• Shraddha Patnala

Great Flute Players of Our Time (part 2)

And we’re back! We couldn’t limit the list of the Great Flute Players of Our Time to just five phenomenal flautists - not when there are scores of dedicated, talented, and delightful musicians like who we’ve got lined up for you!

Without further ado, we present the Great Flute Players of Our Time, part two. (You might recognise a few names from part one!)

Denis Viktorovich Bouriakov, born in 1981, is a Ukrainian-Russian-American musician who, while looking to learn the oboe, found the flute more natural instead. He studied flute from age 11 at the Moscow Central Special Music School. He continued his music training at the Royal Academy of Music in London, and went on to join and perform with renowned orchestras around the world, such as the Finnish Tampere Philharmonic Orchestra and the Barcelona Symphony and Catalonia National Orchestra. Bouriakov now plays as the principal flautist with the Los Angeles Philharmonic in the United States of America. You can watch his exemplary performances here:

  • ‘Saint-Saens’ by Bouraikov and the Tokyo Wind Symphony Orchestra, playing the Introduction and Rondo Capriccioso:

  • Bach:

Marcel Moyse was renowned for his controlled and rapid vibrato complemented by his clear, precise tone. Born in 1889 in St Amour, France, Moyse (pronounced moh-EEZ) began studying the flute at age 15. His uncle, a professional cellist at the time, encouraged Moyse’s interests and led him to pursue the flute. With steady practice and strategic guidance, Moyse was accepted into the Conservatoire in Paris. By 1906 he was performing at major venues and cities as a professional flautist, and when he was not recording or performing, he would be composing over a dozen publications to support students of classical music. Today, Moyse is remembered and honoured as a virtuoso in the classical flute community, having contributed to the French style of flute playing.

You can watch his masterful performances here:

  • Video excerpt -

  • Carmen en’tracte -

  • Master class -

Marina Piccinini is a celebrated flautist and music teacher. The path to her illustrious career began when she began playing the flute at age 10 in Toronto, Canada. As a young student she pursued a more structured training under mentors such as Jeanne Baxtresser. Piccinini went on to train as a professional classical flautist at the Julliard School, and is globally recognised for her excellent recordings and performances. She has ties to, lived in, and performed throughout the world, and brings her rich and multicultural heritage to her profession as a visionary flautist.

Her technical prowess and her expressive stage presence can be enjoyed here:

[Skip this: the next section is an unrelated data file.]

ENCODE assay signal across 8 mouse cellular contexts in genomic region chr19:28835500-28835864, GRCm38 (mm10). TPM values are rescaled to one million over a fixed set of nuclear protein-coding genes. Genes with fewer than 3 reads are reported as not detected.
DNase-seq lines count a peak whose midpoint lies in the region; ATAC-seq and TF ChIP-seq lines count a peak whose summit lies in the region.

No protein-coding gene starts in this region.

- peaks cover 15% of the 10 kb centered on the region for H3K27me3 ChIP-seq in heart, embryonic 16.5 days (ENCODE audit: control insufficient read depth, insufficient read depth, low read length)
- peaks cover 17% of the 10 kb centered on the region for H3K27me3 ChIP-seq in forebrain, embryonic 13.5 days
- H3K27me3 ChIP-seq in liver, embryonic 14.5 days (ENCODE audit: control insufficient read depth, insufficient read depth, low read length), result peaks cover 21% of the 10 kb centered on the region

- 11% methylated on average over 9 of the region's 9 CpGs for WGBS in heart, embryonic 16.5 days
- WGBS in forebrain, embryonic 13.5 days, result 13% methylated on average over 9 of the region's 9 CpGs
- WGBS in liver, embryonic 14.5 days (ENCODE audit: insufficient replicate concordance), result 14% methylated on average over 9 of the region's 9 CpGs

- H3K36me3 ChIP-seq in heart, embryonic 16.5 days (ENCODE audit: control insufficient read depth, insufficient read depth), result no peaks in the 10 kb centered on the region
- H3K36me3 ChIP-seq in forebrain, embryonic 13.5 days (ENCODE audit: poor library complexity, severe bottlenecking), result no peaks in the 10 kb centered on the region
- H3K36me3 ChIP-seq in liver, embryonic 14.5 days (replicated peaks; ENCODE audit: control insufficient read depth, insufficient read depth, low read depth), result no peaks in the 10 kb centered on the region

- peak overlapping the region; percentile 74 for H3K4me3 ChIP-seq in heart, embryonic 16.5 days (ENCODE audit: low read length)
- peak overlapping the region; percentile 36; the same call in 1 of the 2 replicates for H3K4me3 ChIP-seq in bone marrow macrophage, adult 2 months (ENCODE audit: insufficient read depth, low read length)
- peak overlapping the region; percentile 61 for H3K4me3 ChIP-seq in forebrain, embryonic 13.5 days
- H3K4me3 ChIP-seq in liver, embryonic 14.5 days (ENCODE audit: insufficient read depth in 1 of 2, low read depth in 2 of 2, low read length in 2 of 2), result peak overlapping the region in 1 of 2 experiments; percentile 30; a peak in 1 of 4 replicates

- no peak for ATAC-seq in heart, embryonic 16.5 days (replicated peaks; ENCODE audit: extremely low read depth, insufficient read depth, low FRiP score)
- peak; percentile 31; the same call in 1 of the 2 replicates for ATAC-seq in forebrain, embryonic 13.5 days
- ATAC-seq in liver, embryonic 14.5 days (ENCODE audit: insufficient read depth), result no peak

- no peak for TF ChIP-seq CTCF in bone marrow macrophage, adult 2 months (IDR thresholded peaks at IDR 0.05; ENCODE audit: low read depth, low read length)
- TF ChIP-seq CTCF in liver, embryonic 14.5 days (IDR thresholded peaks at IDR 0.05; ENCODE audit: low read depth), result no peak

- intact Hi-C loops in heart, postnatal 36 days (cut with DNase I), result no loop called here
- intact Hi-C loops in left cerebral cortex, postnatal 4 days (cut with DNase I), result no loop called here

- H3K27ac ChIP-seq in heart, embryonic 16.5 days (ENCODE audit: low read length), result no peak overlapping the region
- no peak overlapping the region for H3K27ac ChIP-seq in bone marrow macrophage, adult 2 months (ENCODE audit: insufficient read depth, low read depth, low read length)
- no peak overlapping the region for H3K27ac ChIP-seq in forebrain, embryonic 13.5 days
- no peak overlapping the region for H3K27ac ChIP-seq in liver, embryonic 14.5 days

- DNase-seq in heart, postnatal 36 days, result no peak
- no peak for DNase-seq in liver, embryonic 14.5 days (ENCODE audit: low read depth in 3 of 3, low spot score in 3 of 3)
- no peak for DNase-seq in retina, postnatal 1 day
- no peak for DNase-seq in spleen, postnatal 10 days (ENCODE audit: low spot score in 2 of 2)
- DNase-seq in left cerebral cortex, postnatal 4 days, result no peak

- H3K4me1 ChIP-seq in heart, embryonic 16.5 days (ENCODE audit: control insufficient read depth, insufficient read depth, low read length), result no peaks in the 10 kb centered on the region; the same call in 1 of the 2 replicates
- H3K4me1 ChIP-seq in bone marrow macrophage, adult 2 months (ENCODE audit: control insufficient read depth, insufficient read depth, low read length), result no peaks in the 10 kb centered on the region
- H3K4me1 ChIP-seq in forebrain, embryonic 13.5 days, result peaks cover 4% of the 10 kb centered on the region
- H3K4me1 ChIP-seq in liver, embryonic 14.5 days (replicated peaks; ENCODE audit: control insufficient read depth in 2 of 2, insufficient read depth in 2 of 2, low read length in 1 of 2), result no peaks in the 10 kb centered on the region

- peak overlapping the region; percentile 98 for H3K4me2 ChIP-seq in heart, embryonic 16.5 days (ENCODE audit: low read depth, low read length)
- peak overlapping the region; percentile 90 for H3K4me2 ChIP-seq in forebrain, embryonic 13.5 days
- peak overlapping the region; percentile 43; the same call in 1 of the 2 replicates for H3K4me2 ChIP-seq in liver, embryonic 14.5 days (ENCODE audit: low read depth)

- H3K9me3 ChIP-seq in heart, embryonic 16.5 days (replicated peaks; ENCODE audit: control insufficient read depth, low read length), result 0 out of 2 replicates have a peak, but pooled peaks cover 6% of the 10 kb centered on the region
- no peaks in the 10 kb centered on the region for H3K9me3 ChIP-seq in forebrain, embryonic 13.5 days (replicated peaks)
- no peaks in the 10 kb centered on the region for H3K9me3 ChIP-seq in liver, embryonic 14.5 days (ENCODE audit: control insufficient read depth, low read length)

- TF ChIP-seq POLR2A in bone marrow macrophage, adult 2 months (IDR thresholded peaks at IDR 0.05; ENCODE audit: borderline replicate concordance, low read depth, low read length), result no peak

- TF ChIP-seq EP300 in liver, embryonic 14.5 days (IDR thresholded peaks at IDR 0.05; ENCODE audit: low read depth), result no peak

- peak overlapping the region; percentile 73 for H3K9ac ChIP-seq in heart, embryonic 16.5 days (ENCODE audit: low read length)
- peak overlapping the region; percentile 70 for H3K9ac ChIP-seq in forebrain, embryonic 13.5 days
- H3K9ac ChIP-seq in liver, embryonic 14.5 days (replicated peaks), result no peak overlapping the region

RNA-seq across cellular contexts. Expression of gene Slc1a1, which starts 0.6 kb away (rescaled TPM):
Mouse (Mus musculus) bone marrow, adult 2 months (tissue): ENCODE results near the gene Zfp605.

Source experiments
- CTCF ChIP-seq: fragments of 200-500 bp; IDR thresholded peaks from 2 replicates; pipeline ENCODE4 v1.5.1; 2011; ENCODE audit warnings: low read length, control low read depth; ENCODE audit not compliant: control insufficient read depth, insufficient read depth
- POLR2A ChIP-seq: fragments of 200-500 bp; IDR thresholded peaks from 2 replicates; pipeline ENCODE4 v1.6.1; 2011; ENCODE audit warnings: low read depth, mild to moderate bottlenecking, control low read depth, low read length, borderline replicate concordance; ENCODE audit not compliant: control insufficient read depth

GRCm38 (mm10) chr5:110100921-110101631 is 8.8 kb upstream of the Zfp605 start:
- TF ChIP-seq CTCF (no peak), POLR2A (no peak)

• Syrinx -

  • Faure -

William Bennett, OBE, is an illustrious British flautist, known for his Baroque, classical, and contemporary style of playing. Bennett began playing the recorder at age eight, and then proceeded to learn the flute at age 12. He studied in London with Geoffrey Gilbert (same teacher at James Galway!) and continued his training in France under Jean-Pierre Rampal and Marcel Moyse. Bennett joined the BBC Philharmonic Orchestra at age 22 and went on to perform as a soloist, record numerous albums, and collaborate with great artists of the century such as Jimi Hendrix. Bennett was also highly regarded for his interest in pairing the flute with other instruments in delightful, colourful ways.

You can explore a few of his masterful performances here:

  • Bonis Sonate:

  • Concerto Nº1 for flute and orchestra by Raimundo Pineda:

Not one with a conventional range, our final flautist-singer-composer-guitarist-saxophonist virtuoso in this post is Ian Anderson. Anderson, born in 1947, didn’t begin playing the flute as one would naturally assume. He began with the harmonica and progressed to the electric guitar, which he then traded in for a flute in the 1960s. His first flute recording can be heard on his album ‘This Was’ (1968) when he was just a few months into playing the instrument!

Also known to stand on one leg during his flute performances - a habit from his harmonica days - Anderson made this a recurring physical expression in his performances.

Anderson noticed much later in his career - when his daughter took up flute lessons - that his fingering was incorrect. He then moved on to pick up on further flute techniques and favoured flute-heavy pieces for recordings and performances as you can see in ‘Divinities: Twelve Dances With God’.

You can listen to his energetic, lyrical, musical compositions here:

Aqualung -

Bourree -

Thick as a brick -

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